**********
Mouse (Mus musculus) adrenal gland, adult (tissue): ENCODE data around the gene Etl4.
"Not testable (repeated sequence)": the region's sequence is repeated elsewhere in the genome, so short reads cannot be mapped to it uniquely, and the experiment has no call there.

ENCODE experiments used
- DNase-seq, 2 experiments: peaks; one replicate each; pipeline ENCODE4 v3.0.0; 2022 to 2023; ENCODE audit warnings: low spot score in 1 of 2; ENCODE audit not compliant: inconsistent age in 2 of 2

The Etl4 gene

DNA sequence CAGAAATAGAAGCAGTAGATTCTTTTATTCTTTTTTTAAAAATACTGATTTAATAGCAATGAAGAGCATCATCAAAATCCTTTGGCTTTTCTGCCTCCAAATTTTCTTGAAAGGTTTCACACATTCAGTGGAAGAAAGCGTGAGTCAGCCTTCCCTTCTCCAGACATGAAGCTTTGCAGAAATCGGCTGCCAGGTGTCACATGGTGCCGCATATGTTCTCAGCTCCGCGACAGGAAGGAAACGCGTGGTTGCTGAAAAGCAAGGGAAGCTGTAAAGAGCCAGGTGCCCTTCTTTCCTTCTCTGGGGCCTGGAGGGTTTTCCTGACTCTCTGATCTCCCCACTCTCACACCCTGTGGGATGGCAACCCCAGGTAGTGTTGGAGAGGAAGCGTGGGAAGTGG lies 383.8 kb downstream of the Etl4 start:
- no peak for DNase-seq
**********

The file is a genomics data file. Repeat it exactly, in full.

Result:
Mouse (Mus musculus) adrenal gland, adult (tissue): ENCODE data around the gene Etl4.
"Not testable (repeated sequence)": the region's sequence is repeated elsewhere in the genome, so short reads cannot be mapped to it uniquely, and the experiment has no call there.

ENCODE experiments used
- DNase-seq, 2 experiments: peaks; one replicate each; pipeline ENCODE4 v3.0.0; 2022 to 2023; ENCODE audit warnings: low spot score in 1 of 2; ENCODE audit not compliant: inconsistent age in 2 of 2

The Etl4 gene

DNA sequence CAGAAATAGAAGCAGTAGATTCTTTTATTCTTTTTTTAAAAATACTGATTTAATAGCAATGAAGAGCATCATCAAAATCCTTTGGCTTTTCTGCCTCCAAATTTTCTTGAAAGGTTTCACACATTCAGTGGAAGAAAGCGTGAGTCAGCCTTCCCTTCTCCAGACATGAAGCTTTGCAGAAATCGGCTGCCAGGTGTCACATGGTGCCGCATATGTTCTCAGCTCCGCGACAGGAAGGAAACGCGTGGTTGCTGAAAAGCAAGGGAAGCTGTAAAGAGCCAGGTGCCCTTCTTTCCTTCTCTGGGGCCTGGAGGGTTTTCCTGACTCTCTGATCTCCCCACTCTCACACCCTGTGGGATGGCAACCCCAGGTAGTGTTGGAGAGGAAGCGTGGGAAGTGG lies 383.8 kb downstream of the Etl4 start:
- no peak for DNase-seq